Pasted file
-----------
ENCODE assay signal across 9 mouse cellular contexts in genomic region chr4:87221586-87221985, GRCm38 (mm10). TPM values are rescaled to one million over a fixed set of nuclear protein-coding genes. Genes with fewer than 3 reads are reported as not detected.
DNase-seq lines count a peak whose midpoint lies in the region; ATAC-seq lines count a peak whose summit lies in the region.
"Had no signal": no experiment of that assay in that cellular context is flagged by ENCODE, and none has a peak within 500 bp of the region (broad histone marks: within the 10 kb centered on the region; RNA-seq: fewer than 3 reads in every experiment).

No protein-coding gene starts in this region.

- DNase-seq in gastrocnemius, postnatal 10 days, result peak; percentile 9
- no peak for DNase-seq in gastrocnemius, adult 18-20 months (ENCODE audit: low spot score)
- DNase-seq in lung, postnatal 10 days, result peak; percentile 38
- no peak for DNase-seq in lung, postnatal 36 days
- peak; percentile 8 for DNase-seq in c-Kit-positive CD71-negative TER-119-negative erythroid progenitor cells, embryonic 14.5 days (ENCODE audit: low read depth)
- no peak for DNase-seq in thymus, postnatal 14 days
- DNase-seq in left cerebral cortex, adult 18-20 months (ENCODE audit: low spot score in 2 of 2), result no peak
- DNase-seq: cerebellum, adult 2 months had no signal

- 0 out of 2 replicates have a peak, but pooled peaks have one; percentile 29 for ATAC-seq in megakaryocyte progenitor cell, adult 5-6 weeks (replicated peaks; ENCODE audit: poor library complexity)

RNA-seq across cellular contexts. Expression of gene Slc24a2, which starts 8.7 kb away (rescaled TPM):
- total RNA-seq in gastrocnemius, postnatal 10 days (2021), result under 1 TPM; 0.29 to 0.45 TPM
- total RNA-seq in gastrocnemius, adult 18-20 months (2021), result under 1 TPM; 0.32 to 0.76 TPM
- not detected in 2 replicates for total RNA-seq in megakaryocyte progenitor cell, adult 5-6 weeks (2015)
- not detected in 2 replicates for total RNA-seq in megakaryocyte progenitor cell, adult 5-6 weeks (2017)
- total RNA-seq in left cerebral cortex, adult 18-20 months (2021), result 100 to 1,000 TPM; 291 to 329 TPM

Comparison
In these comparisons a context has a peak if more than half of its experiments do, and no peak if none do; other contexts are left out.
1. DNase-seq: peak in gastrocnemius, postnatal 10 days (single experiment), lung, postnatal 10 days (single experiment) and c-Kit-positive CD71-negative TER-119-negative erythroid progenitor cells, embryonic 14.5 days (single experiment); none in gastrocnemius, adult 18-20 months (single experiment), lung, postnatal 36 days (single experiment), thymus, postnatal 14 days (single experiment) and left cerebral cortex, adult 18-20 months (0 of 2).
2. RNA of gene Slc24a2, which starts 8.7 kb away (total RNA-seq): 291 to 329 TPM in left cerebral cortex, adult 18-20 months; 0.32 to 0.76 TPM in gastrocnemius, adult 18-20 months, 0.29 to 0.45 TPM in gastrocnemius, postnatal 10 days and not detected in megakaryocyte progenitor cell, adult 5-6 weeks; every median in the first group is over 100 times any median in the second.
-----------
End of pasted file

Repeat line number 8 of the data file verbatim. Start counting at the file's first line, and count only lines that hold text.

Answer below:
- no peak for DNase-seq in lung, postnatal 36 days